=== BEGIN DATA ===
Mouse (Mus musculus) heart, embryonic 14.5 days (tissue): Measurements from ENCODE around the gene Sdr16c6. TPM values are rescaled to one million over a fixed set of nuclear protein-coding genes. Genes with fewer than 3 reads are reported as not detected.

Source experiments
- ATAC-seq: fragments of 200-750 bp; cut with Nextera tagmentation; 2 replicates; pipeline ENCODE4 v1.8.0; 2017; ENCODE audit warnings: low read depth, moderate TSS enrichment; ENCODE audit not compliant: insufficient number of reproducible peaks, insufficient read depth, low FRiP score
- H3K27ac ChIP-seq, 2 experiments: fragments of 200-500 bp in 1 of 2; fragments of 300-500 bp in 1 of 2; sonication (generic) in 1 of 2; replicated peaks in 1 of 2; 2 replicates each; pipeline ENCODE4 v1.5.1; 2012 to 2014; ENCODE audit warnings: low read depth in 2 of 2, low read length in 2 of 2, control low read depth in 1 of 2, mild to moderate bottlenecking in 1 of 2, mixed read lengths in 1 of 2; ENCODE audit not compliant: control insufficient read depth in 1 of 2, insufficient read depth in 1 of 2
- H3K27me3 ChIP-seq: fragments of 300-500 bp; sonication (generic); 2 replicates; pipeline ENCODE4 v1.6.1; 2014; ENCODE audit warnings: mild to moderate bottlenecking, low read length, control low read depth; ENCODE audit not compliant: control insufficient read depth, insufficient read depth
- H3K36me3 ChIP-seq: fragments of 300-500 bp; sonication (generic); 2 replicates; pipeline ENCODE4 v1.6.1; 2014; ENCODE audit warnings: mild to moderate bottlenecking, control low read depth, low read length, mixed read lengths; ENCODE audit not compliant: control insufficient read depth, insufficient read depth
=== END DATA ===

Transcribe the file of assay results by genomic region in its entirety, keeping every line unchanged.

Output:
Mouse (Mus musculus) heart, embryonic 14.5 days (tissue): Measurements from ENCODE around the gene Sdr16c6. TPM values are rescaled to one million over a fixed set of nuclear protein-coding genes. Genes with fewer than 3 reads are reported as not detected.

Source experiments
- ATAC-seq: fragments of 200-750 bp; cut with Nextera tagmentation; 2 replicates; pipeline ENCODE4 v1.8.0; 2017; ENCODE audit warnings: low read depth, moderate TSS enrichment; ENCODE audit not compliant: insufficient number of reproducible peaks, insufficient read depth, low FRiP score
- H3K27ac ChIP-seq, 2 experiments: fragments of 200-500 bp in 1 of 2; fragments of 300-500 bp in 1 of 2; sonication (generic) in 1 of 2; replicated peaks in 1 of 2; 2 replicates each; pipeline ENCODE4 v1.5.1; 2012 to 2014; ENCODE audit warnings: low read depth in 2 of 2, low read length in 2 of 2, control low read depth in 1 of 2, mild to moderate bottlenecking in 1 of 2, mixed read lengths in 1 of 2; ENCODE audit not compliant: control insufficient read depth in 1 of 2, insufficient read depth in 1 of 2
- H3K27me3 ChIP-seq: fragments of 300-500 bp; sonication (generic); 2 replicates; pipeline ENCODE4 v1.6.1; 2014; ENCODE audit warnings: mild to moderate bottlenecking, low read length, control low read depth; ENCODE audit not compliant: control insufficient read depth, insufficient read depth
- H3K36me3 ChIP-seq: fragments of 300-500 bp; sonication (generic); 2 replicates; pipeline ENCODE4 v1.6.1; 2014; ENCODE audit warnings: mild to moderate bottlenecking, control low read depth, low read length, mixed read lengths; ENCODE audit not compliant: control insufficient read depth, insufficient read depth